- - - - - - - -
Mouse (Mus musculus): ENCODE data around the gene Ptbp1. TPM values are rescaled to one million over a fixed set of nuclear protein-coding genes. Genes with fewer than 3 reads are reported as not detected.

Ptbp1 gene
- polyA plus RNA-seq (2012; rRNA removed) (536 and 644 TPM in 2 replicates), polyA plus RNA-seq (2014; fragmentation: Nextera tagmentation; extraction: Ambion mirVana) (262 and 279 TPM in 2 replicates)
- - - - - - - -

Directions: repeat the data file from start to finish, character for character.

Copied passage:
Mouse (Mus musculus): ENCODE data around the gene Ptbp1. TPM values are rescaled to one million over a fixed set of nuclear protein-coding genes. Genes with fewer than 3 reads are reported as not detected.

Ptbp1 gene
- polyA plus RNA-seq (2012; rRNA removed) (536 and 644 TPM in 2 replicates), polyA plus RNA-seq (2014; fragmentation: Nextera tagmentation; extraction: Ambion mirVana) (262 and 279 TPM in 2 replicates)